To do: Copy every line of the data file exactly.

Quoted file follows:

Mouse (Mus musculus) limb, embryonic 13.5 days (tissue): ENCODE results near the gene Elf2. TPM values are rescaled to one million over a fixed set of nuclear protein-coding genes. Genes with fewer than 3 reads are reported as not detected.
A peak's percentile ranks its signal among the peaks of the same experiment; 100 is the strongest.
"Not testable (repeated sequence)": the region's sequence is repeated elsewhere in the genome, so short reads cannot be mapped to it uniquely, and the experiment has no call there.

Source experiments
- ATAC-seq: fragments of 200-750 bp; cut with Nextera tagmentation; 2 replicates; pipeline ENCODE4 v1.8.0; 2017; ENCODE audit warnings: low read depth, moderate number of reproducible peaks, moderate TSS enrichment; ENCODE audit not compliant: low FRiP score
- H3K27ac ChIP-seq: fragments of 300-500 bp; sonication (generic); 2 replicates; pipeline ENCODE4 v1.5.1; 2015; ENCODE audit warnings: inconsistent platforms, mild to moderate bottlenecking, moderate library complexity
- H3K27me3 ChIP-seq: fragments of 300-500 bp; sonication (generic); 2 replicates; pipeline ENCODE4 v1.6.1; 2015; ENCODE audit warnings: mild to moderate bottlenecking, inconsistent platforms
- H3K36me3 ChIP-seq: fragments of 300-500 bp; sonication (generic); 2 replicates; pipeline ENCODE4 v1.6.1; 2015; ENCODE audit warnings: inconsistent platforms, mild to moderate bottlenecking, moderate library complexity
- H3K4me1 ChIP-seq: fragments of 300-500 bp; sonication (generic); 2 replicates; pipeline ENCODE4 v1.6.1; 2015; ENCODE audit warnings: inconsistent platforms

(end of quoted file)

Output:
Mouse (Mus musculus) limb, embryonic 13.5 days (tissue): ENCODE results near the gene Elf2. TPM values are rescaled to one million over a fixed set of nuclear protein-coding genes. Genes with fewer than 3 reads are reported as not detected.
A peak's percentile ranks its signal among the peaks of the same experiment; 100 is the strongest.
"Not testable (repeated sequence)": the region's sequence is repeated elsewhere in the genome, so short reads cannot be mapped to it uniquely, and the experiment has no call there.

Source experiments
- ATAC-seq: fragments of 200-750 bp; cut with Nextera tagmentation; 2 replicates; pipeline ENCODE4 v1.8.0; 2017; ENCODE audit warnings: low read depth, moderate number of reproducible peaks, moderate TSS enrichment; ENCODE audit not compliant: low FRiP score
- H3K27ac ChIP-seq: fragments of 300-500 bp; sonication (generic); 2 replicates; pipeline ENCODE4 v1.5.1; 2015; ENCODE audit warnings: inconsistent platforms, mild to moderate bottlenecking, moderate library complexity
- H3K27me3 ChIP-seq: fragments of 300-500 bp; sonication (generic); 2 replicates; pipeline ENCODE4 v1.6.1; 2015; ENCODE audit warnings: mild to moderate bottlenecking, inconsistent platforms
- H3K36me3 ChIP-seq: fragments of 300-500 bp; sonication (generic); 2 replicates; pipeline ENCODE4 v1.6.1; 2015; ENCODE audit warnings: inconsistent platforms, mild to moderate bottlenecking, moderate library complexity
- H3K4me1 ChIP-seq: fragments of 300-500 bp; sonication (generic); 2 replicates; pipeline ENCODE4 v1.6.1; 2015; ENCODE audit warnings: inconsistent platforms